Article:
Real Life Vs. On-Camera Makeup


Most people understand that there is a difference between makeup for everyday life and makeup which is appropriate for on-camera.

However, the common misconception is that on-camera makeup is the same as an everyday look just, much heavier.

The reality is that in today’s high definition world (more so for 4K) the gap between real life and on-camera is dramatically reduced.

If anything, hair and makeup for the purposes of video production, needs to be more polished, perfectly applied to be seamless and almost invisible (in many cases a lighter application than an at home makeup). With high definition, the image output is pin sharp, and often viewed on screens that are larger than life exposing every flaw in makeup application.

Aside from the level of image detail that technology delivers,  it is also important when filming, to consider the effect of the sets lighting on the beauty of the subject.

Make up for video production

In real life, most women like to look fresh and youthful, and I am frequently requested to make them appear ‘dewy’. In contrast, under strong bright lighting, shine on the skin is the camera’s worst enemy, appearing more ‘oil slick’ than youthfully fresh.  Therefore, the perfect camera finish involves sufficient powder to eliminate excess shine, and the avoidance of products that contain excess shimmer or larger glitter pigments.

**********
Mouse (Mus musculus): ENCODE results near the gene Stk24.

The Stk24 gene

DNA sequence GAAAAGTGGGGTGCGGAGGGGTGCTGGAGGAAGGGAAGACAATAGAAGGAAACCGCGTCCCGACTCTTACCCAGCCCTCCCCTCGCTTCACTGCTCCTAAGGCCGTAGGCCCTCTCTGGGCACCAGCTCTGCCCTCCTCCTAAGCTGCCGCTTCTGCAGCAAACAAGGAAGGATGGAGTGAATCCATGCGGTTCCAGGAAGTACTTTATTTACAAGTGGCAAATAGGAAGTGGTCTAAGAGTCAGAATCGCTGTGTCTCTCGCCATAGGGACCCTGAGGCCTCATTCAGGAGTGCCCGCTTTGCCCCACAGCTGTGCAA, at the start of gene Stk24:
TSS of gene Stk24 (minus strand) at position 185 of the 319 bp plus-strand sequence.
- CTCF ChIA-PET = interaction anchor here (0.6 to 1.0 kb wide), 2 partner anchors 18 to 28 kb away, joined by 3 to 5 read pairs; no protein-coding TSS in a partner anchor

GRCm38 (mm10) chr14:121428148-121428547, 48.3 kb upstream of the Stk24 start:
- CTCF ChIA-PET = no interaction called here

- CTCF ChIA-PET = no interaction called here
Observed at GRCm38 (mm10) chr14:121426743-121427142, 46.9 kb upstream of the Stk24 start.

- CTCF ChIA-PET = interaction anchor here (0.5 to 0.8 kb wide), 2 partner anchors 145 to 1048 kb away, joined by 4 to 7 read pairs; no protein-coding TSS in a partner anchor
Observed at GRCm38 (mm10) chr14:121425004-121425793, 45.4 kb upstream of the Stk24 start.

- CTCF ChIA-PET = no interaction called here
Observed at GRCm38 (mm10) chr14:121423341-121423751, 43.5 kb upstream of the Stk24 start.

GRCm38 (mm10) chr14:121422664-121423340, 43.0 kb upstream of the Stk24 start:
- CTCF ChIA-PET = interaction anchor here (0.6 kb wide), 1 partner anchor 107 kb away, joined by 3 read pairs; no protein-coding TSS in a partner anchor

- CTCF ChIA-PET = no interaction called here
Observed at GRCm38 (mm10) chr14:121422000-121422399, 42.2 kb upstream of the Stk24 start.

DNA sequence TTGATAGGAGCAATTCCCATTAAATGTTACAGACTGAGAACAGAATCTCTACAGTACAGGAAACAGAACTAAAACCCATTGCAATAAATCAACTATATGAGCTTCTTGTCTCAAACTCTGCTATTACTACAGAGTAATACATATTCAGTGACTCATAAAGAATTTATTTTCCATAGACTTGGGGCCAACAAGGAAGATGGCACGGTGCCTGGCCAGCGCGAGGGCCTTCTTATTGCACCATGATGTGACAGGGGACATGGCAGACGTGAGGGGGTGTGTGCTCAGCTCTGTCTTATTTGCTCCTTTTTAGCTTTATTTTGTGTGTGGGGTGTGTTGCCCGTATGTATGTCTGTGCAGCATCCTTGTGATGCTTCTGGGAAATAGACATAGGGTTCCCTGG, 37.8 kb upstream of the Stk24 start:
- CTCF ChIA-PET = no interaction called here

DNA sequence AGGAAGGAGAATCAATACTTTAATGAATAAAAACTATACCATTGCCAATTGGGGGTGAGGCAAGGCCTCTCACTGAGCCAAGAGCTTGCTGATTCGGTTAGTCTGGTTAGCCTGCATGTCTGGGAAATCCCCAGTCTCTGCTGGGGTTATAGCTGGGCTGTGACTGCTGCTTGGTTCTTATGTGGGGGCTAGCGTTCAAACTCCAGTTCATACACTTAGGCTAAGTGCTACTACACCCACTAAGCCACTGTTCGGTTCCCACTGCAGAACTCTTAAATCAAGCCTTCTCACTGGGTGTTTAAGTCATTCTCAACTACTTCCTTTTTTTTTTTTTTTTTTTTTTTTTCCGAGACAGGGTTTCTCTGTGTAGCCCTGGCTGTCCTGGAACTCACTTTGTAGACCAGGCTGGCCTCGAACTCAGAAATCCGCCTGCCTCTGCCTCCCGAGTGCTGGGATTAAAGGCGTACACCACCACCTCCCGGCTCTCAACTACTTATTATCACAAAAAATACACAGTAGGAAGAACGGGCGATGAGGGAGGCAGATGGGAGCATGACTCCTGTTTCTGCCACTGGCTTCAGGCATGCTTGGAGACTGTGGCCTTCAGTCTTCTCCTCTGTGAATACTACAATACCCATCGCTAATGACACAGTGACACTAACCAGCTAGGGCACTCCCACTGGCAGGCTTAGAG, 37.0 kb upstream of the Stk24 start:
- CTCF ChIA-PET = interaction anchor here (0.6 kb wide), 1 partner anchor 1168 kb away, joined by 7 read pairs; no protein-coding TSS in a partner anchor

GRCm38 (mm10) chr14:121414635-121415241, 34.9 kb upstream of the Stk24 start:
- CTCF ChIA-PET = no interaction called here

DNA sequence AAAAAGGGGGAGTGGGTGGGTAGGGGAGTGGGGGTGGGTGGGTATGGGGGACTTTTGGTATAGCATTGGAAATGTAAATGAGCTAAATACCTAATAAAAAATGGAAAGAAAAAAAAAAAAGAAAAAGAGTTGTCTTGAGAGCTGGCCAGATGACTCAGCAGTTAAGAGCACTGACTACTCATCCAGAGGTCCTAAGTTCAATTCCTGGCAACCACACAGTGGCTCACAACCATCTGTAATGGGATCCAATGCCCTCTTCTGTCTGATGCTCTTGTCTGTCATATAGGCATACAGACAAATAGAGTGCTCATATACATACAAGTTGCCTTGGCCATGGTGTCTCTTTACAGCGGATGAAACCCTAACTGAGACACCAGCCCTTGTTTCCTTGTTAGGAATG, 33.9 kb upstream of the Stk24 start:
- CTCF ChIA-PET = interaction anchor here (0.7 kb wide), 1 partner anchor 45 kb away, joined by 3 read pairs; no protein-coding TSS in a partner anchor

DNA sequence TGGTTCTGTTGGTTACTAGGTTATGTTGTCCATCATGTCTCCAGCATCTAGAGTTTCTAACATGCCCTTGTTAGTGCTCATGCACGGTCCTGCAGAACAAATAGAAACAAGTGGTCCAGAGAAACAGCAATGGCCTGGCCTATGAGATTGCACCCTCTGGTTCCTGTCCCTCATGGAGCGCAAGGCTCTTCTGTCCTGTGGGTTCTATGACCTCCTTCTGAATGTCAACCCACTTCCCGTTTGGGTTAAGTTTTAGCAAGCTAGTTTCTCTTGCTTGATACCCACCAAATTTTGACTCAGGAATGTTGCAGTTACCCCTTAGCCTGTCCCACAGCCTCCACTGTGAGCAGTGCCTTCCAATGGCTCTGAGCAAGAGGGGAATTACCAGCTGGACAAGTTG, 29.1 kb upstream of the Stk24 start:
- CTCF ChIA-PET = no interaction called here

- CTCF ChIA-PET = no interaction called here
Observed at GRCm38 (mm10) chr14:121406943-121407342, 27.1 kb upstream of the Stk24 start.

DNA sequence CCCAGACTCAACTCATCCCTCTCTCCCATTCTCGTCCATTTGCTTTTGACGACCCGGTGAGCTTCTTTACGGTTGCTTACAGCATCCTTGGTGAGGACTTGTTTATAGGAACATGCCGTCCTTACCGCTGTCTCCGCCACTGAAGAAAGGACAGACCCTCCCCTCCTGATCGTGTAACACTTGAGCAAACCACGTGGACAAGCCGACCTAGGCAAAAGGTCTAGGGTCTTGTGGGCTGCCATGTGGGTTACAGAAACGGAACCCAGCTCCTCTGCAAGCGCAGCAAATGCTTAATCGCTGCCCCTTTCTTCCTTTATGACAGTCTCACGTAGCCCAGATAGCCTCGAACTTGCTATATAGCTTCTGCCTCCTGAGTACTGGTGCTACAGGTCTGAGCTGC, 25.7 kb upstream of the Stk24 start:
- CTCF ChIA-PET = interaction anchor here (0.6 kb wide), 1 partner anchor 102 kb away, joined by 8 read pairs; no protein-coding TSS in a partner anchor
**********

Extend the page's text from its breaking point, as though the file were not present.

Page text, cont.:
Furthermore, this same strong bright direct light can often make a person appear ‘washed out’ on screen. Therefore, another consideration of on-camera makeup application is colour. Soft contouring, cheek and lip colour is often necessary to reinstate a healthy appearance.

In comparison, in low, directional, moody lighting the makeup look generally needs to be light and ‘clean’ due to the presence of heavy shadows on the face. For example, too much heavy makeup under the eyes in low light can make the talent appear sunken and tired. However, as there is less light on the subject, this is one situation where a ‘dewy’ appearance is possible, so a small amount of shine can help to enhance the facial contours.

Finally, in real life we all wish to appear the most beautiful version of ourselves possible. And, we have our own individual style and ideas as to which look best delivers this. However on camera, makeup is also used to create characters.

The vixen, the sophisticated professional, blue collar worker, busy mum…this character look may be contrary to how we choose to groom ourselves on a daily basis.

In summary, on camera makeup application is different to real life. It is perfectly polished, and must include or exclude certain elements dependent upon the lighting and film style, as well as the character requirements. It is not ‘heavier’.

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